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Bell Restoration Project

Raising the bells

On Wednesday 31st July we started getting ready to take the bells back up to the bell chamber. The hatches were opened, a gin pulley was set up over a couple of beams in the belfry and we began lifting all the bits and pieces out of the ringing chamber and into the clock room.

 

During the course of the morning we moved clappers, stays, sliders and pulley boxes, in fact everything that could be lifted through the lower hatch with only the gin pulley to help. Without the heavy lifting gear, which we needed to move parts of the frame out of the way, we could go no further.

We reconvened on Thursday morning and were joined firstly by Robin Clowes, and later by Chris Facey, Peter Thomson (John Taylor & Co), Jane Gilbert and Owen Borlase. As Kev and Robin were the first to arrive they started by separating the wheels into their two halves and moving them up to the clock room. Before long the clock room was so crowded out with accessories there was scarcely room for people.

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Once Peter arrived we lifted various tools, including the electric hoist, up the tower. The first task was to use the hoist to move the section of the frame which sat over the hatch, out of the way and lift the remaining floor boards. The winch was then repositioned over the hatches and we were ready to lift the first bell.

The order the bells went up the tower was dictated by their position in the bell frame. First the Treble and the number 3 went up; these bells sit in the north east and south east corners of the bell frame respectively, on either side of the hatch. Next came the number 5 and number 4 bells which sit in the north west and south west corners of the frame, behind the hatch. The last bell to be lifted on Thursday was the Tenor, this was set on wood supports above the 4th and 5th bells on the west side of the tower.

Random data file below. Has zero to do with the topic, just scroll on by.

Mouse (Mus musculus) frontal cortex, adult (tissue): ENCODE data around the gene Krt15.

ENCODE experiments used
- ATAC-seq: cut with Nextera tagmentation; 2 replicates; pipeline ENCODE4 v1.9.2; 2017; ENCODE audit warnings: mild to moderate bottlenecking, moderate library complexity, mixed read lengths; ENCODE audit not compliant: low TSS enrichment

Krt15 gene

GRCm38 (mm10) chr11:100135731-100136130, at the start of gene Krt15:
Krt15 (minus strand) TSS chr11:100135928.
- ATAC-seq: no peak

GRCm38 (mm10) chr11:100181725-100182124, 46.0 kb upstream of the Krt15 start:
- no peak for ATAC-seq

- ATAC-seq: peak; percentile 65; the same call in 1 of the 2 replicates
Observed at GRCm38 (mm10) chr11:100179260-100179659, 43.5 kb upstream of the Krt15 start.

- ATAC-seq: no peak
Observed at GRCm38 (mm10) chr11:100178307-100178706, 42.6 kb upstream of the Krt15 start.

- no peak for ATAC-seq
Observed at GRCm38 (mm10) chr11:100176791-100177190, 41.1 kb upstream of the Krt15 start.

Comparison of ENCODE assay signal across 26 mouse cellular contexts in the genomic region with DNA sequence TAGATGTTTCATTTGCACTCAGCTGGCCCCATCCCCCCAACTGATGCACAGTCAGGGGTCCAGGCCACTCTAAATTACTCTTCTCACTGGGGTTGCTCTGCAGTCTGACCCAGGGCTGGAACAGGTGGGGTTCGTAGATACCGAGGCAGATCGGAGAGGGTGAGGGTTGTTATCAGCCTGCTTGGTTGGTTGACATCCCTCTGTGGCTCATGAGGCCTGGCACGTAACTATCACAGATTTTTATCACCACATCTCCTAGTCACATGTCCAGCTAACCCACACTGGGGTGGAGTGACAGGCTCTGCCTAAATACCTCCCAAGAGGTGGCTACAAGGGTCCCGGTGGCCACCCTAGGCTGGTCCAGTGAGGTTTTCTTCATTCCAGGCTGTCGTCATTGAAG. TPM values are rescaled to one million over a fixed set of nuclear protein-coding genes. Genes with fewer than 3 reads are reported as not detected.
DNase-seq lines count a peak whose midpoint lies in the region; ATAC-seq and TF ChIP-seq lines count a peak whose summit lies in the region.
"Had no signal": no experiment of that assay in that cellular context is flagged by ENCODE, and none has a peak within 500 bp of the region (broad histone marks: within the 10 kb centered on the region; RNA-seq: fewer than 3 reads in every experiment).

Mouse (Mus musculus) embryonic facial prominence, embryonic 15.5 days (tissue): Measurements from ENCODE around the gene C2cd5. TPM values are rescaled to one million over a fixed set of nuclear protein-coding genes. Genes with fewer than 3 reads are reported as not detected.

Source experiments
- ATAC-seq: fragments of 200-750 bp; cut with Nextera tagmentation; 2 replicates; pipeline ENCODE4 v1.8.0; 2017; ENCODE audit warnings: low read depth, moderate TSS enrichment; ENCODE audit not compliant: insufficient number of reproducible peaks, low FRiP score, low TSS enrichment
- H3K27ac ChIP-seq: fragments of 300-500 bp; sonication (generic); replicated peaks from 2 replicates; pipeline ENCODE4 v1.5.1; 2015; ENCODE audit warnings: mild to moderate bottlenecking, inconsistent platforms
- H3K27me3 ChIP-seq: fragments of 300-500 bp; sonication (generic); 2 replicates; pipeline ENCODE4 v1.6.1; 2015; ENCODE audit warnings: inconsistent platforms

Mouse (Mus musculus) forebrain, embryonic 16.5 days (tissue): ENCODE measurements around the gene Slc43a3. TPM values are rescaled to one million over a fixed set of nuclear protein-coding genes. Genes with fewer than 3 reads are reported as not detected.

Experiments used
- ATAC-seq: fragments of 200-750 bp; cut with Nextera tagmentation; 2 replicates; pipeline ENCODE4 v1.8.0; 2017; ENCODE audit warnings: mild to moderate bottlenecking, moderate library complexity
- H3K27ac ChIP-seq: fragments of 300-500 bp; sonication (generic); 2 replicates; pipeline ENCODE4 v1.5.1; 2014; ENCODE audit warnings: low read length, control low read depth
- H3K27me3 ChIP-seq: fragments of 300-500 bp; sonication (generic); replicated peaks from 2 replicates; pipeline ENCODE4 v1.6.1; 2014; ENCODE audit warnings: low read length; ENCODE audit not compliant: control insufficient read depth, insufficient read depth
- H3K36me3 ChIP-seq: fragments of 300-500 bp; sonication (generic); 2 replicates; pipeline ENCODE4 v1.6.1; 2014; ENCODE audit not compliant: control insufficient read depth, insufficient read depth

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Bright and early Friday morning we were all back at the church. First job of the day was a cup of tea to get us all ready for the morning ahead. Then we started moving the rest of the accessories from the clock room up to the belfry, packing everything onto the window ledges safely out of the way of the bell pits.

The final bell to go up was the second, this was hauled carefully off the floor of the church and up towards the bell chamber. Once at the top of the tower it was held suspended over its pit while the hatch was made safe and the bell frame reinstated to its original position. When all the heavy metal work was back in place, the bell was lowered down to sit where it belonged in a pit directly over the hatch.

Then the tenor was raised off its resting place on the frame and placed in the last empty space. The task of controlling a 10 cwt bell as it swayed menacingly above the pit was no mean feat, but the team accomplished it with great skill.

After that it was just a question of clearing up. All the kit, tools, ladder, chains. gin pulleys, blocks and the electric hoist were lowered back down the tower and the hatches were closed. Before long all the equipment was out of the church, the wooden ramps and floor coverings had been moved away and apart from a fine collection of flowers around the font there was very little to show that the bells had ever left the tower.